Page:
Since criminal, medical and financial information can provide an insurance adjuster with insight into your personal history, it can be a useful tool that enables the adjuster to find information that will diminish the value of your bodily injury case. What is even more disturbing is you’re your social security number allows an insurance adjuster to access a nationwide database called the Bodily Injury index, which almost every insurance company in the United States has access to. This index contains a list of all bodily injury claims opened with insurance companies, and the specific details of those claims with the respective auto insurance companies, including information about the injuries, accident, and settlement amount. So, even if you had a really small personal injury case before, the insurance adjuster can know how much you settled it for and use that as a factor to set limits on what they will pay in your current case, even if you suffered serious injuries in the current accident.
Because your social security number is a short and unique identifying piece of information, it makes it easy for an insurance adjuster to use it to search the index and identify your past bodily injury claims and personal injury cases. Since the information contained in the Bodily Injury index includes very specific information on your prior claims, an insurance adjuster can do a “look up” in the database to see if you have ever had similar injuries to those you are claiming in your current personal injury case. Thus, providing your social security number to an insurance adjuster enables them to use your sensitive information to investigate previous claims and minimize any settlement that you might deserve in your current claim.
Even if you have had prior traffic accident injuries, it is best to allow your personal injury lawyer be the one who controls the information released to the insurance company (by only providing relevant information), rather than allow the company access to everything compiled in the Bodily Injury Index.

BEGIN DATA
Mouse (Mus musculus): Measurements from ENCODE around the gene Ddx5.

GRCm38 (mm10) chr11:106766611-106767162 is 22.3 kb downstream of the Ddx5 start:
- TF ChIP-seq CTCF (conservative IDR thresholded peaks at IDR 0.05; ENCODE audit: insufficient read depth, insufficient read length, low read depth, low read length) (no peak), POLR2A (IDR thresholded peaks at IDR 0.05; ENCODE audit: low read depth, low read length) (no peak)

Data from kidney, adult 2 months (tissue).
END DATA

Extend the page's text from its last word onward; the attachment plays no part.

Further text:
What can I tell an insurance company if they ask for my social security number?
In short, protect yourself from releasing this sensitive information by refusing to give your social security number to any auto insurance company that requests it. Even if they tell you this disclosure is “required” to resolve your claim, you must refuse. You are not required to provide them with your social security number, despite the many reasons they will give you trying to convince you otherwise. Rather, you or your personal injury attorney may provide them with other identifying information—such as your birth date—which allows them to obtain the information necessary in order to open and process your bodily injury claim. This will allow you to go forward with a bodily injury claim against an insurance company, while at the same time safeguard confidential and sensitive information, and ensure that such information is not used to minimize your current bodily injury claim. If you have an experienced personal injury lawyer, they should know the applicable law on this subject and help protect you from unnecessary disclosure of your private information.